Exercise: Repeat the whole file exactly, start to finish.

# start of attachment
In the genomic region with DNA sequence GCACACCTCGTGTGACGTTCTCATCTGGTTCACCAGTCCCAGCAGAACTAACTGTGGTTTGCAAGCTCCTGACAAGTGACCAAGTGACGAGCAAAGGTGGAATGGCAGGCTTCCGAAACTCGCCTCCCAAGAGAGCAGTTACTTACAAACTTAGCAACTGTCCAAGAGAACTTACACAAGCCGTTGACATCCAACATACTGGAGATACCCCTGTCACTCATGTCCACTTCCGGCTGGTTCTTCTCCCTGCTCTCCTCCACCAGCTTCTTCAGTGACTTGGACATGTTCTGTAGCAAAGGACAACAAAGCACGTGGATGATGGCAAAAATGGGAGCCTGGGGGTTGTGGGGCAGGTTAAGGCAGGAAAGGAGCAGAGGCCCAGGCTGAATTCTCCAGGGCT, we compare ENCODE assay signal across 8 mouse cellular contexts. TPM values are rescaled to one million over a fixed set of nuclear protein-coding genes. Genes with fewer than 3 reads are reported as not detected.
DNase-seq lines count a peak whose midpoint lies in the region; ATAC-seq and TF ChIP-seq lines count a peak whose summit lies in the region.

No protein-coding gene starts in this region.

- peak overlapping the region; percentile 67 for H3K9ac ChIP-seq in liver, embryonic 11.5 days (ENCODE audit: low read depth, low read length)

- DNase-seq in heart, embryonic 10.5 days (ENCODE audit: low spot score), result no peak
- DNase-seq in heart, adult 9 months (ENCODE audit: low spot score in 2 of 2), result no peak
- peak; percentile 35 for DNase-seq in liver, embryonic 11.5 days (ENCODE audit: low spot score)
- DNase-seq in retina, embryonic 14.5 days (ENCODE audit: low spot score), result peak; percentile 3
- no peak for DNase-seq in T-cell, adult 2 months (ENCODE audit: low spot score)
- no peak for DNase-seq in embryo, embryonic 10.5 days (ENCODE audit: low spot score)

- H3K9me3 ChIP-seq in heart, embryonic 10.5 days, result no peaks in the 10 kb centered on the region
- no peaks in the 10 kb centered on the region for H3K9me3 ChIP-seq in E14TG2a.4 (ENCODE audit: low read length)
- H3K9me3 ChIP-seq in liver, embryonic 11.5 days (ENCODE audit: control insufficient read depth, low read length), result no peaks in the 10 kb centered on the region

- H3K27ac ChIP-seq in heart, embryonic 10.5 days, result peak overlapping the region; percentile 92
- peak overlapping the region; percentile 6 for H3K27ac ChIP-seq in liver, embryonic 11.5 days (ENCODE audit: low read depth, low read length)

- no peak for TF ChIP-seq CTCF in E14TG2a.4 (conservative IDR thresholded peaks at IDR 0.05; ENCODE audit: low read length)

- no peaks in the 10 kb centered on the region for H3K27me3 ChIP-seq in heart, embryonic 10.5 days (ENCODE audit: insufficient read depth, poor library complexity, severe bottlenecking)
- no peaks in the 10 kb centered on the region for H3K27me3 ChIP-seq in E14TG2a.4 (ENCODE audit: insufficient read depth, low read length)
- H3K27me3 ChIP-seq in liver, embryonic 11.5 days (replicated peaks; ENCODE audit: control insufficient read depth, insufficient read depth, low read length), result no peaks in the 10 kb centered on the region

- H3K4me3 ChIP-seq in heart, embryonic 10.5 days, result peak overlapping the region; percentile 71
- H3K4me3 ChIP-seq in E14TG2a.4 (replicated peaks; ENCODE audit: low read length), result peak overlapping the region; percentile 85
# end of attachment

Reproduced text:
In the genomic region with DNA sequence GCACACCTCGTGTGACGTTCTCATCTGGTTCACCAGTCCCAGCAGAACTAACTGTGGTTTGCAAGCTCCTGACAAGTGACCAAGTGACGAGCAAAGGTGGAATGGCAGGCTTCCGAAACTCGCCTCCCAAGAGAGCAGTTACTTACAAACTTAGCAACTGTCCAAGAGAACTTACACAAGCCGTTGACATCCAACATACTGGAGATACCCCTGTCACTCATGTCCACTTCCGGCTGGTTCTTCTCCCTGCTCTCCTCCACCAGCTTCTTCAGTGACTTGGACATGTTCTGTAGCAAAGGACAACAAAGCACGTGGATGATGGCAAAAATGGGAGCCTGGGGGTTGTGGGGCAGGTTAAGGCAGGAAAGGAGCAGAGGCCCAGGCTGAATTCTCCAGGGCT, we compare ENCODE assay signal across 8 mouse cellular contexts. TPM values are rescaled to one million over a fixed set of nuclear protein-coding genes. Genes with fewer than 3 reads are reported as not detected.
DNase-seq lines count a peak whose midpoint lies in the region; ATAC-seq and TF ChIP-seq lines count a peak whose summit lies in the region.

No protein-coding gene starts in this region.

- peak overlapping the region; percentile 67 for H3K9ac ChIP-seq in liver, embryonic 11.5 days (ENCODE audit: low read depth, low read length)

- DNase-seq in heart, embryonic 10.5 days (ENCODE audit: low spot score), result no peak
- DNase-seq in heart, adult 9 months (ENCODE audit: low spot score in 2 of 2), result no peak
- peak; percentile 35 for DNase-seq in liver, embryonic 11.5 days (ENCODE audit: low spot score)
- DNase-seq in retina, embryonic 14.5 days (ENCODE audit: low spot score), result peak; percentile 3
- no peak for DNase-seq in T-cell, adult 2 months (ENCODE audit: low spot score)
- no peak for DNase-seq in embryo, embryonic 10.5 days (ENCODE audit: low spot score)

- H3K9me3 ChIP-seq in heart, embryonic 10.5 days, result no peaks in the 10 kb centered on the region
- no peaks in the 10 kb centered on the region for H3K9me3 ChIP-seq in E14TG2a.4 (ENCODE audit: low read length)
- H3K9me3 ChIP-seq in liver, embryonic 11.5 days (ENCODE audit: control insufficient read depth, low read length), result no peaks in the 10 kb centered on the region

- H3K27ac ChIP-seq in heart, embryonic 10.5 days, result peak overlapping the region; percentile 92
- peak overlapping the region; percentile 6 for H3K27ac ChIP-seq in liver, embryonic 11.5 days (ENCODE audit: low read depth, low read length)

- no peak for TF ChIP-seq CTCF in E14TG2a.4 (conservative IDR thresholded peaks at IDR 0.05; ENCODE audit: low read length)

- no peaks in the 10 kb centered on the region for H3K27me3 ChIP-seq in heart, embryonic 10.5 days (ENCODE audit: insufficient read depth, poor library complexity, severe bottlenecking)
- no peaks in the 10 kb centered on the region for H3K27me3 ChIP-seq in E14TG2a.4 (ENCODE audit: insufficient read depth, low read length)
- H3K27me3 ChIP-seq in liver, embryonic 11.5 days (replicated peaks; ENCODE audit: control insufficient read depth, insufficient read depth, low read length), result no peaks in the 10 kb centered on the region

- H3K4me3 ChIP-seq in heart, embryonic 10.5 days, result peak overlapping the region; percentile 71
- H3K4me3 ChIP-seq in E14TG2a.4 (replicated peaks; ENCODE audit: low read length), result peak overlapping the region; percentile 85